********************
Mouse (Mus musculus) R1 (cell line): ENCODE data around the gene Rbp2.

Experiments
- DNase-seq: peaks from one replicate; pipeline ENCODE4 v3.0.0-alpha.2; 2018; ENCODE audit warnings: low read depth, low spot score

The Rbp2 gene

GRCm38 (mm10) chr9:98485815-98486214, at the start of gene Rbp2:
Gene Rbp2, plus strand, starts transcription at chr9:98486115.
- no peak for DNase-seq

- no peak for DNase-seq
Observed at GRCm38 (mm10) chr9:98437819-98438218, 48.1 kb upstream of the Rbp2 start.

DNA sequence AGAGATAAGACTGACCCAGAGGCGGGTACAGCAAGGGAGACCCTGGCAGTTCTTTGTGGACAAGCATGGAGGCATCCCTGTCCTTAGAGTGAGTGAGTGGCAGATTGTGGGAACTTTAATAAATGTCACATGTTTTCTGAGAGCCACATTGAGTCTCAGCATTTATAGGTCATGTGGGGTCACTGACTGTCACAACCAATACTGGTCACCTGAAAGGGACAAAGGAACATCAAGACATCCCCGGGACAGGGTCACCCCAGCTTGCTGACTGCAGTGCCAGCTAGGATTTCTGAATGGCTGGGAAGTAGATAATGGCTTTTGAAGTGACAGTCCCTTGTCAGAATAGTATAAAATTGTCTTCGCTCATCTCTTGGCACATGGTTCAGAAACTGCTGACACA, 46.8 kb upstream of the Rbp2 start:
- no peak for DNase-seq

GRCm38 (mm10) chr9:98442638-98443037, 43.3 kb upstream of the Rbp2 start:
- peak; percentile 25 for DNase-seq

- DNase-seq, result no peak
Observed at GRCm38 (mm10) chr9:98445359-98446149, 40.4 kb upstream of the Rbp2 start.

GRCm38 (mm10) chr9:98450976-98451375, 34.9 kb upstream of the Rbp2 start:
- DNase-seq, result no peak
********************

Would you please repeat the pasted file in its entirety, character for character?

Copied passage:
Mouse (Mus musculus) R1 (cell line): ENCODE data around the gene Rbp2.

Experiments
- DNase-seq: peaks from one replicate; pipeline ENCODE4 v3.0.0-alpha.2; 2018; ENCODE audit warnings: low read depth, low spot score

The Rbp2 gene

GRCm38 (mm10) chr9:98485815-98486214, at the start of gene Rbp2:
Gene Rbp2, plus strand, starts transcription at chr9:98486115.
- no peak for DNase-seq

- no peak for DNase-seq
Observed at GRCm38 (mm10) chr9:98437819-98438218, 48.1 kb upstream of the Rbp2 start.

DNA sequence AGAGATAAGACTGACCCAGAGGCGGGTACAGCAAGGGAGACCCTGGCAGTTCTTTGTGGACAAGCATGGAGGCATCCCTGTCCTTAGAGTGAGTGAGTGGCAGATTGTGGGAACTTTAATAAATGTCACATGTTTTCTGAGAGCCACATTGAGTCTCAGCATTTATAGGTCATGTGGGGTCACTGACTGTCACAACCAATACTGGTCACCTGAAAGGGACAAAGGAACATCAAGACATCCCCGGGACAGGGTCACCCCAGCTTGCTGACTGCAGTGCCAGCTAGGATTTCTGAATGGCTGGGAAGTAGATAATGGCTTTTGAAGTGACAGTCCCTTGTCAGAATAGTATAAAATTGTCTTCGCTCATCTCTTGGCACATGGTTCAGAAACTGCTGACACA, 46.8 kb upstream of the Rbp2 start:
- no peak for DNase-seq

GRCm38 (mm10) chr9:98442638-98443037, 43.3 kb upstream of the Rbp2 start:
- peak; percentile 25 for DNase-seq

- DNase-seq, result no peak
Observed at GRCm38 (mm10) chr9:98445359-98446149, 40.4 kb upstream of the Rbp2 start.

GRCm38 (mm10) chr9:98450976-98451375, 34.9 kb upstream of the Rbp2 start:
- DNase-seq, result no peak